Till death do us part. The harsh truth is that not all marriages last a lifetime. In good news, contrary to popular belief, the U.S. divorce rate has actually declined over the past few decades. Nonetheless, divorce is commonplace among American couples. Immigrants are no different. And for those who obtained a green card through marriage, divorce can have more life changing consequences than a broken heart.
This post addresses the effects a divorce (or annulment) can have on the immigration status of those who gained permanent residence through marriage.
As with many things, the most important factor is timing.
Divorce Before Approval of Your Green Card Application
If your marriage ends prior to the adjudication of your adjustment of status (AOS) application, many immigration forums indicate that your AOS application will be denied. However, the case is not as clear-cut as it may seem. If you came to the United States based on an approved I-129 petition (K-1 Fiance Visa), and you entered into a bona fide marriage within 90 days, you may nonetheless be eligible for AOS.
In the instances where your AOS application is denied, there may be other options available to you. If your nonimmigrant status has not terminated, you may remain in the U.S. in that status. If your non-immigrant status has ended, you will begin to accrue unlawful presence as of the date of its termination. In limited instances, those whose marriages ended because of domestic abuse should consider filing an I-360 petition for a battered spouse.
Divorce As A Conditional Permanent Resident
If you were married for less than two years when your AOS application was approved, you received a “conditional green card” valid for two years. Those whose marriages end while in conditional permanent resident status may nonetheless be eligible to remove the conditions on their status and receive a “permanent” green card. To do so, you will be required to obtain a waiver by showing that your marriage was legitimate.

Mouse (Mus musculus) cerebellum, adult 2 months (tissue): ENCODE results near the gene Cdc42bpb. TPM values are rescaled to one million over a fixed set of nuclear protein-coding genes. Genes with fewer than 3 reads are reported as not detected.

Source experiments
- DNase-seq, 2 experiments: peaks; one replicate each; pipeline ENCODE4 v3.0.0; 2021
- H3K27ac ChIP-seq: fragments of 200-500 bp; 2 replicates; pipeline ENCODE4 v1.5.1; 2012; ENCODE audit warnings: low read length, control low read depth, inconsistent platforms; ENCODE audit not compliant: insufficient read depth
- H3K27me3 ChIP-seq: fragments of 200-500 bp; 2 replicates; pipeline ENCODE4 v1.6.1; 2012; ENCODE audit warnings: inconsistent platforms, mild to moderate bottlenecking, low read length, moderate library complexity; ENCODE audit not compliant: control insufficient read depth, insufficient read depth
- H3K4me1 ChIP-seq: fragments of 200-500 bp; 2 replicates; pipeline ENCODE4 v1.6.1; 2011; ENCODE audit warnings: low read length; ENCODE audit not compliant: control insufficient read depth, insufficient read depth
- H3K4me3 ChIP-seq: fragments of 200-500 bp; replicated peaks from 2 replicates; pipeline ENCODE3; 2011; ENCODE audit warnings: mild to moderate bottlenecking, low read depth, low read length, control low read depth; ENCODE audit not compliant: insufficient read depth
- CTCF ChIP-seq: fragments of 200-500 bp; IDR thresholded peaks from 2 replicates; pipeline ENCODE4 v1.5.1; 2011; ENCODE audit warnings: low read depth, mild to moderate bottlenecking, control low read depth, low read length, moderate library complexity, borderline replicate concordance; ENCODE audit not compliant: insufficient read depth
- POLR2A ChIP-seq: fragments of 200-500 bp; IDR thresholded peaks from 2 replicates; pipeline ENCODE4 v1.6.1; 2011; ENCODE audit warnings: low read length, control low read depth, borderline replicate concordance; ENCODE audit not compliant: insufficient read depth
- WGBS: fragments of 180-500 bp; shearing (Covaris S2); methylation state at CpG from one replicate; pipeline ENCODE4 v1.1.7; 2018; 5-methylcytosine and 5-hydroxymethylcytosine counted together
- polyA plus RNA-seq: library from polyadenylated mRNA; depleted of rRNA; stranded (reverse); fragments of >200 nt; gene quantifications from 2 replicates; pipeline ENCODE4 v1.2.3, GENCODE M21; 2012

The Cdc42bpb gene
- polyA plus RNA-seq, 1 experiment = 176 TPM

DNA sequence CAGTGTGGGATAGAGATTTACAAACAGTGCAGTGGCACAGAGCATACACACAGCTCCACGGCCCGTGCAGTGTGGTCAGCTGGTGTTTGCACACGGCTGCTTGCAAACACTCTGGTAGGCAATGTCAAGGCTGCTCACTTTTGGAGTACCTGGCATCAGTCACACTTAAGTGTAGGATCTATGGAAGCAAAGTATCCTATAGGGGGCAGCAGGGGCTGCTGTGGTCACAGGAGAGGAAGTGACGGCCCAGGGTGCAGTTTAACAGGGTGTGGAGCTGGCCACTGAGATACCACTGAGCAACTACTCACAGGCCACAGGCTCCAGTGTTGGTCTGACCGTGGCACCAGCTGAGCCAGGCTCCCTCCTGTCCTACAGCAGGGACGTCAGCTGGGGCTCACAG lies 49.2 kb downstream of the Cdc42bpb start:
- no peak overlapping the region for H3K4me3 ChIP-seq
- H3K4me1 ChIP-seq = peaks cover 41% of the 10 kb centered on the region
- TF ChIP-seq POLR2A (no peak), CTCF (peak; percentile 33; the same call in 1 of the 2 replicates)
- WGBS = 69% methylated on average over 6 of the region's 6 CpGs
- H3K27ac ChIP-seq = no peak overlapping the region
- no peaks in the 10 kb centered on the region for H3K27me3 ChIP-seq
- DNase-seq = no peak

Divorce As A Permanent Resident
If you obtained a green card based on marriage and your marriage ends while you are in “unconditional” permanent resident status, your status will generally not be affected. However, note that there are instances in which the USCIS may again question the bona fide nature of the marriage that led to your admission as a permanent resident. Such situation can occur when you submit your naturalization application. As such, it is always advisable to retain documents that evidence the bona fide nature of your marriage even after a divorce, including lease agreements, pictures, joint bank account statements, etc.
Note that exceptions may apply and no two cases are alike. Should you find yourself in any of the above-described situations, it is always best to consult an immigration attorney. If you are interested in having your case evaluated, contact us at 1-844-HOLBORN and one of our immigration attorneys will be happy to assist you.
Disclaimer: This post is meant for general informational purposes only, and it is not to be construed as legal advice. As with any laws, the information in this blog post may change at any time and may apply differently in different jurisdictions. The post may constitute Attorney Advertising as defined by the rules of professional responsibility of some jurisdictions. Holborn Law is based in Orange County and Riverside. The attorneys of Holborn Law APC are active members of the State Bar of California and licensed to practice law in California. All services relating to immigration and naturalization provided by Holborn Law APC are provided by active members of the State Bar of California or by a person under the supervision of an active member of the State Bar of California.